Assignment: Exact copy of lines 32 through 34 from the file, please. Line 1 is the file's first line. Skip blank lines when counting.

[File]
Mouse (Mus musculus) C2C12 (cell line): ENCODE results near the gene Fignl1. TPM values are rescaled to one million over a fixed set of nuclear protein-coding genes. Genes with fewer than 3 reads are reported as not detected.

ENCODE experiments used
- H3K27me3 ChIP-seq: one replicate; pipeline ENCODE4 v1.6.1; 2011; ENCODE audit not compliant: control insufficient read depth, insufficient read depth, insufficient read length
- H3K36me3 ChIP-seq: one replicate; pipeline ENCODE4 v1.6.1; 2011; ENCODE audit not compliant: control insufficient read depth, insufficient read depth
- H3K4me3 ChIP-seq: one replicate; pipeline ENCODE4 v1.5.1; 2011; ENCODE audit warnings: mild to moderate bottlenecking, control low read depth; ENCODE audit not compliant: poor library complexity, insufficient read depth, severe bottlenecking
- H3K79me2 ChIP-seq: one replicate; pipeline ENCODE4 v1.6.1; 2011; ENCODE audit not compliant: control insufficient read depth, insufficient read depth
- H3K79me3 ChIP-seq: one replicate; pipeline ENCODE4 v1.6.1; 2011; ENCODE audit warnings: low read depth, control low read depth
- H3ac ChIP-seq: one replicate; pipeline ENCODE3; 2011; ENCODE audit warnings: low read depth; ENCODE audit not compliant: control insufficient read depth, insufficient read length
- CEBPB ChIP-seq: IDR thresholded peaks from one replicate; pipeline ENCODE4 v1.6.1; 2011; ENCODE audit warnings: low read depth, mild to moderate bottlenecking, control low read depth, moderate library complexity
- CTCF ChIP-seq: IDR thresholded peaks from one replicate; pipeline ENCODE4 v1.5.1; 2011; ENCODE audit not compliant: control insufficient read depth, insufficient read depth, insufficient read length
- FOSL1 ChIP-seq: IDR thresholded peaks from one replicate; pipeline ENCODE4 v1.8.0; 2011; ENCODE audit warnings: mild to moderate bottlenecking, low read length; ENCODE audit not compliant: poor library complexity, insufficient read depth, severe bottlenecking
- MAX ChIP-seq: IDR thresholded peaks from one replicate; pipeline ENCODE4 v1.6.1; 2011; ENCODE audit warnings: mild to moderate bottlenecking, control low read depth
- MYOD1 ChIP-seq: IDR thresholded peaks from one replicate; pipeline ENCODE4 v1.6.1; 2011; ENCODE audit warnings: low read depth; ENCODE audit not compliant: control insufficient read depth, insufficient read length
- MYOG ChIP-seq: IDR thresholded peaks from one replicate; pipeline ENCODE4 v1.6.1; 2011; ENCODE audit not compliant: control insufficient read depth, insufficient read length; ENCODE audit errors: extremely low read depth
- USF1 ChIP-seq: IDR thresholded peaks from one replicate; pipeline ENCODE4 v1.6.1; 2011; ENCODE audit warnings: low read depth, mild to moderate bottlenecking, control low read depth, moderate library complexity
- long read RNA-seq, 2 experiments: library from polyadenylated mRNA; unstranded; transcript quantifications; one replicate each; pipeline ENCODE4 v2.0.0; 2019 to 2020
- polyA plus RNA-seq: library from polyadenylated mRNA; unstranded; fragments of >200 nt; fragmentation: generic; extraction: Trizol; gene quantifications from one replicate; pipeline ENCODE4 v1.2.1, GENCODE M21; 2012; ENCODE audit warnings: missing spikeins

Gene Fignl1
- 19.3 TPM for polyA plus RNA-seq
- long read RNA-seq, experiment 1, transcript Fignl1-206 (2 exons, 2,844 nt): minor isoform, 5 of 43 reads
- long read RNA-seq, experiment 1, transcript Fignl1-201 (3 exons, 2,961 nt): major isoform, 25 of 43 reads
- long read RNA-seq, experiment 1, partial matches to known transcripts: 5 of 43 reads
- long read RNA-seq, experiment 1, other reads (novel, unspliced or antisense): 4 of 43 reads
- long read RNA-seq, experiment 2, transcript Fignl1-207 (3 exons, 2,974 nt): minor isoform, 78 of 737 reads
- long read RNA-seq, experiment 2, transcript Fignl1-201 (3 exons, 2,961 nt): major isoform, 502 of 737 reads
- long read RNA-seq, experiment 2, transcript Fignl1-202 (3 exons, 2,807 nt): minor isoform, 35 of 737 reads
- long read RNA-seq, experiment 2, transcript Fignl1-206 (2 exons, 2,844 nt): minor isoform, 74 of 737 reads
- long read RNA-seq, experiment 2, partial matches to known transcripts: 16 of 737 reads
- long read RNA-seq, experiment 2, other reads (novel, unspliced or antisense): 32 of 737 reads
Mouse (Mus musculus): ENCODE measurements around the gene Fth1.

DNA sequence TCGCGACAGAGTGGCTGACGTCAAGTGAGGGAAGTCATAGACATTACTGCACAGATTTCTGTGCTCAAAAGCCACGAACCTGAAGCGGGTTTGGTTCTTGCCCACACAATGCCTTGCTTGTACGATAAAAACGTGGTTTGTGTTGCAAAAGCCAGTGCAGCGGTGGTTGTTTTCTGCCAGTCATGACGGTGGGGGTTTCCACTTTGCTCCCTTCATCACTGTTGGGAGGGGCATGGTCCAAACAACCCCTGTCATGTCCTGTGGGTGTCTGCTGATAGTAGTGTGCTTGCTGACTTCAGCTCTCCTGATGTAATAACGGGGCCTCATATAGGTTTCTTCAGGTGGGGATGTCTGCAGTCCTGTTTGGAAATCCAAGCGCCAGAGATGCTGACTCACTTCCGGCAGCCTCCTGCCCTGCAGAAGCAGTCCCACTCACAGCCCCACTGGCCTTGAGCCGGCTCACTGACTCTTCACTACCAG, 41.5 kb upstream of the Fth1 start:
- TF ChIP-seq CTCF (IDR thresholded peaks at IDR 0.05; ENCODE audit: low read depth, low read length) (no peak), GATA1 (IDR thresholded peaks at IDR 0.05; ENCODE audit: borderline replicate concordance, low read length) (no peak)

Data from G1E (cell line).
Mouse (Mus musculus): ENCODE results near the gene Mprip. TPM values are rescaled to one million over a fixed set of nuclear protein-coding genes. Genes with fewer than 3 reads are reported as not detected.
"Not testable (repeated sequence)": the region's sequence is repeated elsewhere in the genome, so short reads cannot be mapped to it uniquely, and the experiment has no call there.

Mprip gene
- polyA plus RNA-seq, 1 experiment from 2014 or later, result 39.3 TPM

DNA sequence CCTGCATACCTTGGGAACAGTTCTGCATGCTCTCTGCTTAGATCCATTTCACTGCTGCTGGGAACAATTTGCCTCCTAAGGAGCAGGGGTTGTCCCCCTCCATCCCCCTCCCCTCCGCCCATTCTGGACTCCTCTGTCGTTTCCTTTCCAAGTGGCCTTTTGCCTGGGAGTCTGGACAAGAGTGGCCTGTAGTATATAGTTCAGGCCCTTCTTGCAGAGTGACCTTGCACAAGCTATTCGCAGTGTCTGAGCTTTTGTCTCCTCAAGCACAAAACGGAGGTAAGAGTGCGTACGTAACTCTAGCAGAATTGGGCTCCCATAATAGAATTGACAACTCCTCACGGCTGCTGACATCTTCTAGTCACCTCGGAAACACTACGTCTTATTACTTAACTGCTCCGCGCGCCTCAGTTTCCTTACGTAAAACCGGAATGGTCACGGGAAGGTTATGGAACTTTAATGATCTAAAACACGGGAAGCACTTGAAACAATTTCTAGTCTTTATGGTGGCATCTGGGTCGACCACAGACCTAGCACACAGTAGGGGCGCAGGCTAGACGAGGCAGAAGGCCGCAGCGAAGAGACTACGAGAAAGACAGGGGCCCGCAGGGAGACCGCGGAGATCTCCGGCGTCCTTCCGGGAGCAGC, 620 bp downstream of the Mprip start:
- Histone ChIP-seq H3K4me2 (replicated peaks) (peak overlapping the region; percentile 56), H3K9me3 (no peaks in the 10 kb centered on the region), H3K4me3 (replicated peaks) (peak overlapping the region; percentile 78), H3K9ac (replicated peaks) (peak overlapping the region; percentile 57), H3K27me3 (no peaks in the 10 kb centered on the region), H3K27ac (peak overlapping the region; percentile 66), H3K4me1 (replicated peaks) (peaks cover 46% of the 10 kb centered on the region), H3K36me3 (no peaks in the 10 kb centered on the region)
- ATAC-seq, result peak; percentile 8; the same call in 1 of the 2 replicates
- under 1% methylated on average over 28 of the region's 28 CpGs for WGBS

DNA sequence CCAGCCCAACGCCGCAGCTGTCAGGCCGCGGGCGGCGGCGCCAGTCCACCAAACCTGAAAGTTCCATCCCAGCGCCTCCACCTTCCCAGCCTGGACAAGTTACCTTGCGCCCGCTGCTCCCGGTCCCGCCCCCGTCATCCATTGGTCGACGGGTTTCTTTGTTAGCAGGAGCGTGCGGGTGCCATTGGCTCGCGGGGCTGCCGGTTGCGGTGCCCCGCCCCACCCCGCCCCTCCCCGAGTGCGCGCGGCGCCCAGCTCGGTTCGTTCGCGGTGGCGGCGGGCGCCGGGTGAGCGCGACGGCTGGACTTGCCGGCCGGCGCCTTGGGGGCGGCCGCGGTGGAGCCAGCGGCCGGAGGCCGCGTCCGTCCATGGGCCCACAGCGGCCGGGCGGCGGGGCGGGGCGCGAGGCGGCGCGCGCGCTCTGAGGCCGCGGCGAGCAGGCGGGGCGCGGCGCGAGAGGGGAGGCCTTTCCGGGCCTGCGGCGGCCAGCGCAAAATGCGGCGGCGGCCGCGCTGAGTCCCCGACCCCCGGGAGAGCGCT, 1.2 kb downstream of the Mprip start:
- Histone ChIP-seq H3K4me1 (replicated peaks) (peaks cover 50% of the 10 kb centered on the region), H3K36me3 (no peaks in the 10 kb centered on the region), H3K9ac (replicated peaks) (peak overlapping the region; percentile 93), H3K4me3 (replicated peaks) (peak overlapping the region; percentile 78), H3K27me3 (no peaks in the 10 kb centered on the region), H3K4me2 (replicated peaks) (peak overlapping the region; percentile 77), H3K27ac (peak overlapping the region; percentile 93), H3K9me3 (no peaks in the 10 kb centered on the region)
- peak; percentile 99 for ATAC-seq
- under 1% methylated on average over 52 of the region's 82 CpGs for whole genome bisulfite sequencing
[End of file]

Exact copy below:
- TF ChIP-seq CTCF (IDR thresholded peaks at IDR 0.05; ENCODE audit: low read depth, low read length) (no peak), GATA1 (IDR thresholded peaks at IDR 0.05; ENCODE audit: borderline replicate concordance, low read length) (no peak)

Data from G1E (cell line).
Mouse (Mus musculus): ENCODE results near the gene Mprip. TPM values are rescaled to one million over a fixed set of nuclear protein-coding genes. Genes with fewer than 3 reads are reported as not detected.